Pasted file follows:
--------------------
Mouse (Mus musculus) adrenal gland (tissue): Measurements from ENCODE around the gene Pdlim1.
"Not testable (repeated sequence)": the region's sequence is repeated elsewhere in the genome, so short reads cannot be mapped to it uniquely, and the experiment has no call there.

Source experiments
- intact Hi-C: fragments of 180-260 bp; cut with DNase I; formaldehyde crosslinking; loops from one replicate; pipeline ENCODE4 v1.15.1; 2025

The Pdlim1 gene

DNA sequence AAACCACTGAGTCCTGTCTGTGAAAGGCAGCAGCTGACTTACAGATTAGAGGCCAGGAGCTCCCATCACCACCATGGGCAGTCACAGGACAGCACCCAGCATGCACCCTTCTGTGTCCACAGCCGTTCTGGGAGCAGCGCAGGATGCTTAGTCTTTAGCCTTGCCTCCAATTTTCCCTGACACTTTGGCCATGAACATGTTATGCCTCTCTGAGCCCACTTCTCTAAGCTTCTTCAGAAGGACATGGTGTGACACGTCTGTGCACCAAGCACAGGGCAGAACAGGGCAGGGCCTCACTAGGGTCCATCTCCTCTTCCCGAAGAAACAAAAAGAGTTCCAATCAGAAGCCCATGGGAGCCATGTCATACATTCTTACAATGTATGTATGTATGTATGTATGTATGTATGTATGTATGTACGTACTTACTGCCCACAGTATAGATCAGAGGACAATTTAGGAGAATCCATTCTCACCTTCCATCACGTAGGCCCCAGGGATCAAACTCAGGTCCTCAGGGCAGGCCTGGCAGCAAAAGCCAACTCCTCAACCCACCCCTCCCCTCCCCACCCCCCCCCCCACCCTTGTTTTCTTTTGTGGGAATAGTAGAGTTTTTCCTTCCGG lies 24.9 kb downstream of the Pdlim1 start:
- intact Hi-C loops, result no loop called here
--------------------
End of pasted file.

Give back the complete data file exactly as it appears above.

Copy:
Mouse (Mus musculus) adrenal gland (tissue): Measurements from ENCODE around the gene Pdlim1.
"Not testable (repeated sequence)": the region's sequence is repeated elsewhere in the genome, so short reads cannot be mapped to it uniquely, and the experiment has no call there.

Source experiments
- intact Hi-C: fragments of 180-260 bp; cut with DNase I; formaldehyde crosslinking; loops from one replicate; pipeline ENCODE4 v1.15.1; 2025

The Pdlim1 gene

DNA sequence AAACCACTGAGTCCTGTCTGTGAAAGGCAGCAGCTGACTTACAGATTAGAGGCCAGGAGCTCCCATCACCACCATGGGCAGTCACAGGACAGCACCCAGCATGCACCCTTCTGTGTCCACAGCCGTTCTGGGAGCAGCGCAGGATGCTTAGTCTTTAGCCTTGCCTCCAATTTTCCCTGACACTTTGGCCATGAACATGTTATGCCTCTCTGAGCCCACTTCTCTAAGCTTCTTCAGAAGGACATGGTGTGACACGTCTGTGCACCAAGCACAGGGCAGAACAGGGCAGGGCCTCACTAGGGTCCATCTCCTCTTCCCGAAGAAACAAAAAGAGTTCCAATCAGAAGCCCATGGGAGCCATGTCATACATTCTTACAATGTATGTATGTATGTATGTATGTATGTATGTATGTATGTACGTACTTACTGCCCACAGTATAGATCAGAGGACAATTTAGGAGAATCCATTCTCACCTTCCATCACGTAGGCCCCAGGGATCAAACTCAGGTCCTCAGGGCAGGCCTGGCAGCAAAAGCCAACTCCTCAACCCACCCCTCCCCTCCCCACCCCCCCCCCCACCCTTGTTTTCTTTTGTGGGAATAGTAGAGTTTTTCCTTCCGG lies 24.9 kb downstream of the Pdlim1 start:
- intact Hi-C loops, result no loop called here